- By 2018 about 15 million people will lose coverage, rising to 19 million in 2020 and by 2026 the coverage loss will total to 22 million.
- The breakdown is as follows:
- By 2026, 15 million will lose Medicaid and 7 million will lose non-group/Exchange coverage.
- By 2026, among people under age 65, enrollment in Medicaid would fall by about 16%.
Medicaid and Savings to the Deficit
- Under the Senate bill, federal support for Medicaid will drop by $772 billion over 2017-2026. While this is somewhat lower than the House cut of $834 billion, the cut in the final year would actually be deeper than the final two years under the House bill.
- Overall savings to the deficit: $321 billion over ten years, about $200 billion more than under the House bill. The difference is largely due to the Senate’s targeting tax credit subsidies to lower income people. Senate leadership may use the additional savings amount to make tweaks in order to gain support from moderate Senators.
Premiums and Access (1332 Waivers)
- Premiums will rise in 2018 (20%) and 2019 (10%), and then drop after the legislation is fully implemented. After 2020 they will generally be lower. The main reason why premiums will drop is that insurance plans will cover fewer services compared to current law.
- In particular:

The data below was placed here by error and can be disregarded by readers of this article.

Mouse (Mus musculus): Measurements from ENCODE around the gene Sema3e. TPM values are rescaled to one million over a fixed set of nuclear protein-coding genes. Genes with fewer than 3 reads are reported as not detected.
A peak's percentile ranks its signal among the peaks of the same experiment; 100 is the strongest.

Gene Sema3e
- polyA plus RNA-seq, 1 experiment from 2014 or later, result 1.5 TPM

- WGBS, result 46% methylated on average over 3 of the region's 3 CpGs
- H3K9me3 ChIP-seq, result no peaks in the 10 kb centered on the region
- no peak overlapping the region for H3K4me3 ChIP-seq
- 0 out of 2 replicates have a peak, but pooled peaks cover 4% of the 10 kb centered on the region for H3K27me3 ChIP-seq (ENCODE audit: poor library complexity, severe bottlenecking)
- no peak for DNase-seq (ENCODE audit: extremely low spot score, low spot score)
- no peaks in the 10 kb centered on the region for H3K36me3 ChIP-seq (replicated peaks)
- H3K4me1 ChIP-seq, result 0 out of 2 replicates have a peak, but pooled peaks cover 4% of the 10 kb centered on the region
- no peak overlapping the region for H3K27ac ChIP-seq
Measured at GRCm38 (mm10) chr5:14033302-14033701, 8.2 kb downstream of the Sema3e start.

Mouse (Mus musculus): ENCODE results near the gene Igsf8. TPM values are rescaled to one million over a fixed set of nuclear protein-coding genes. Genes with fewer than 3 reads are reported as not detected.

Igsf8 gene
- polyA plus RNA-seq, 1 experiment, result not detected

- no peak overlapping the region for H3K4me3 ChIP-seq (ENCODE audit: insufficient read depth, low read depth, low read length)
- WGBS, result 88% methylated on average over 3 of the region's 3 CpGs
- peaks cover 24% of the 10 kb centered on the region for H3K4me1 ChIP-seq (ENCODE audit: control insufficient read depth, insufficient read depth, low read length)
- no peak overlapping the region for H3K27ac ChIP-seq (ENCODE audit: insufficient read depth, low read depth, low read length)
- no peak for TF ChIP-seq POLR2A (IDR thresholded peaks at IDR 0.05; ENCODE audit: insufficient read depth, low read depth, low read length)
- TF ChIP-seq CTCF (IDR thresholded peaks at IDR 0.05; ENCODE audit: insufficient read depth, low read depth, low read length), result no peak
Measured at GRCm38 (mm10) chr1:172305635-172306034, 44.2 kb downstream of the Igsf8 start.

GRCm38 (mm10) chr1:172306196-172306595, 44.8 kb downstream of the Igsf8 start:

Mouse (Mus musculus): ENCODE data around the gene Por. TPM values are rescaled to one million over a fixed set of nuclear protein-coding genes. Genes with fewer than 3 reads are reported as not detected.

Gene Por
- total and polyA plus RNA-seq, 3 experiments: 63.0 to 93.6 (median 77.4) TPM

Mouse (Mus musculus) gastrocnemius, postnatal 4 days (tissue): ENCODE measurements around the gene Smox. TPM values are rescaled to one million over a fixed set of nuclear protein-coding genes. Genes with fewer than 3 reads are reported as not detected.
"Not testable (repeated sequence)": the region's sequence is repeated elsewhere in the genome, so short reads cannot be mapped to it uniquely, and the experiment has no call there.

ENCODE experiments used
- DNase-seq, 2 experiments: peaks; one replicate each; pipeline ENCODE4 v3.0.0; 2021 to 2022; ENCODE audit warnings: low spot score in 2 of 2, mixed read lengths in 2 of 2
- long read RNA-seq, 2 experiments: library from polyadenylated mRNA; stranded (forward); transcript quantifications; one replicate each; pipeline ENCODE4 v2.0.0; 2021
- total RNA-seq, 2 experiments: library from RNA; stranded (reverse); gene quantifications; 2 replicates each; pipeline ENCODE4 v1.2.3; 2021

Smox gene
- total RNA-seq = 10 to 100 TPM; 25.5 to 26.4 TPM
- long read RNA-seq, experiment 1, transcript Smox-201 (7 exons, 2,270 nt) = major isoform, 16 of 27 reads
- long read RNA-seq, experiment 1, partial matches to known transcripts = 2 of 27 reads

- Starting in 2020, the share of services covered by insurance would be smaller compared to current law. Right now a benchmark plan (known as the ‘silver’ plan) has to cover 70% of the medical costs. This bill will lower the benchmark plan requirement to 58%.
- Insurers will design plans that have high deductibles. So in essence, people will be paying more for plans that cover less.
- The CBO finds that this plan will hurt older, low-income people the most (see table at the end). They conclude, “deductibles for a plan with an actuarial value of 58% [as explained above, the new benchmark plans will cover 58% of the medical costs] would be significantly higher percentage of income – making such a plan unattractive. As a result, despite being eligible for premium tax credits, few low-income people would purchase any plan.”
- CBO estimates that close to half of the population live in states that would seek 1332 waivers to modify Essential Health Benefits (EHBs) requirements such as maternity care, prescription drug coverage, and mental health treatment. These people, “would experience substantial increases in supplemental premiums or out-of-pocket spending on healthcare, or would chose to forgo the services.” In addition, the ACA’s ban on annual and lifetime limits on covered services would no longer apply in states that seek to waive EHB requirements.
Market Stability in Non-Group/Exchange Coverage
- The CBO finds that a small fraction of the population reside in areas in which, no insurers would participate in the non-group markets or would only offer insurance with very high premiums.
- Elimination of cost-sharing subsidies for low income people, greater share of income older people now have to pay towards their premiums, and reduction in premium tax credit subsidies are few of the reasons why the demand for insurance will drop and reduce incentives for healthy people to buy insurance. This would result in market instability.